Has Accountability Gone Wrong?
"The Folly of Accountablism" (HBR, February 2007) asserts that accountability has devolved into the "practice of eating sacrificial victims in an attempt to magically ward off evil". While those words were written in reference to corporate governance they could just as easily have been written about many attempts I've seen to crack down on "those" nonprofits.
Weinberger describes the four hallmarks of "accountabilism": 1) It turns complex systems into complicated systems and squashes innovation and adaptability in the process. It does this by holding out the promise that if we just dig down to the "next level of detail" we'll find the root of the problem. Ah, analysis paralysis; 2) Accountabilism assumes that anything short of perfection is a bad result - after all, we might ask in this forum, why didn't that nonprofit get test scores up by 15% like they said? 3) It assumes that if "we know we're being watched we won't do anything wrong"; and 4) It assumes that individuals are to blame for the problem: someone isn't working hard enough, someone isn't managing tight enough; someone isn't making the dollar stretch far enough. The individuals in the system, to the exclusion of the system itself, become the focus. Interestingly, I've seen the reverse logic as well from nonprofits: it must be the "logic model" that's faulty, incomplete - it certainly couldn't be that the staff are underperforming.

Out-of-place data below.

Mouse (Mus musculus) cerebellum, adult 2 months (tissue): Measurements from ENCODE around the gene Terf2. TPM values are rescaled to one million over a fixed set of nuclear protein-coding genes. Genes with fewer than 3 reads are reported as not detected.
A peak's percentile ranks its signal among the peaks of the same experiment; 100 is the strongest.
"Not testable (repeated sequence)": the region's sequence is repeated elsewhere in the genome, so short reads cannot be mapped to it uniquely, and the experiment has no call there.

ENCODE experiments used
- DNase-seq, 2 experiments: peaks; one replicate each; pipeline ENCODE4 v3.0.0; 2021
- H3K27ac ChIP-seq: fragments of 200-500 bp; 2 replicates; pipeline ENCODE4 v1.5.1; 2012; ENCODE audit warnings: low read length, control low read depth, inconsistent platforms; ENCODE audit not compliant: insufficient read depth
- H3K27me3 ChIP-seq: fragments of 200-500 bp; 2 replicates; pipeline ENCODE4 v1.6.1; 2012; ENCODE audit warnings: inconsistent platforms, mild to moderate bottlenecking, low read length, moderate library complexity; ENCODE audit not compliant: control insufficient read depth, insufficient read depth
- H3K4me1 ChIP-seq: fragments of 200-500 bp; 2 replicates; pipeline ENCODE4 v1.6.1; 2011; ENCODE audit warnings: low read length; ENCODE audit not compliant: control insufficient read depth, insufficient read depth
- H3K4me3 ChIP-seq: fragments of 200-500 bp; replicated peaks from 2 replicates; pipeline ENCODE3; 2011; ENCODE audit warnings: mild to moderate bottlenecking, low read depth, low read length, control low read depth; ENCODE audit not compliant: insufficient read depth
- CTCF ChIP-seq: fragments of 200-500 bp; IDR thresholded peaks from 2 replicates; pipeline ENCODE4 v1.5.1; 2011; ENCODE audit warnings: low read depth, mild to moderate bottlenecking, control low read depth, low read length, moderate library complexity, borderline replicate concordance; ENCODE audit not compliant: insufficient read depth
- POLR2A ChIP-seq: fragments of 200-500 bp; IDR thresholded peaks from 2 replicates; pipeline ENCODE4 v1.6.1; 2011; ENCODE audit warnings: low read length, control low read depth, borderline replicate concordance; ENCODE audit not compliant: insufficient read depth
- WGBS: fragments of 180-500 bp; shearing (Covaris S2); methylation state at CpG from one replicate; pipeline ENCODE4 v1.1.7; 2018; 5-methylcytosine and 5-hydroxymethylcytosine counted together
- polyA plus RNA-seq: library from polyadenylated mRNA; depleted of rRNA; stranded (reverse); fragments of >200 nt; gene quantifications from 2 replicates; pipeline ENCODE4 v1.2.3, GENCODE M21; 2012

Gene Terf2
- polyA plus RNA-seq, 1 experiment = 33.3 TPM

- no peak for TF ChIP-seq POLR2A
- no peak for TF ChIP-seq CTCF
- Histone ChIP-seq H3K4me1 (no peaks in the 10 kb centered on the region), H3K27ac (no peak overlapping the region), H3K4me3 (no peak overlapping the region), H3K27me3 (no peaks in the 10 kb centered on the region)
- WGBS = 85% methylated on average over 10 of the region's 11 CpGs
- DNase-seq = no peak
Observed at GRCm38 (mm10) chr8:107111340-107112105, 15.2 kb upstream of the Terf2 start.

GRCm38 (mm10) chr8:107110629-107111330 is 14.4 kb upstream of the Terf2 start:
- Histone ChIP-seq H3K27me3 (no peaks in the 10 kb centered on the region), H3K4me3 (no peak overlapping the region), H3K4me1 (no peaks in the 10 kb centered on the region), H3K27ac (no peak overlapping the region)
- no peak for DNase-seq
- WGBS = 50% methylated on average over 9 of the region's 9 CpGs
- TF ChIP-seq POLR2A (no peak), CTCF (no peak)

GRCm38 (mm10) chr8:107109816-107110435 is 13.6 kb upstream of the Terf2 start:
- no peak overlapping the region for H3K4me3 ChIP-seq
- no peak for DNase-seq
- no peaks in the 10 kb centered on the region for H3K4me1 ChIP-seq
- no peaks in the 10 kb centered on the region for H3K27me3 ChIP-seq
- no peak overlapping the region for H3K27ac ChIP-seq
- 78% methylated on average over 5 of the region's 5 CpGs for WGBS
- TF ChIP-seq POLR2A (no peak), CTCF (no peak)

It makes you stop and think about whether we've moved out of the dark ages of accountability. Past accountabilism. Or, have we just whitewashed accountability, with its punitive biases, with a program improvement paint job? I think, and I say that very cautiously, I think we have. But then again, maybe I'm just fortunate to be working with glass-half-full individuals. You know, those of us who want to see and make things work more than we want to place blame.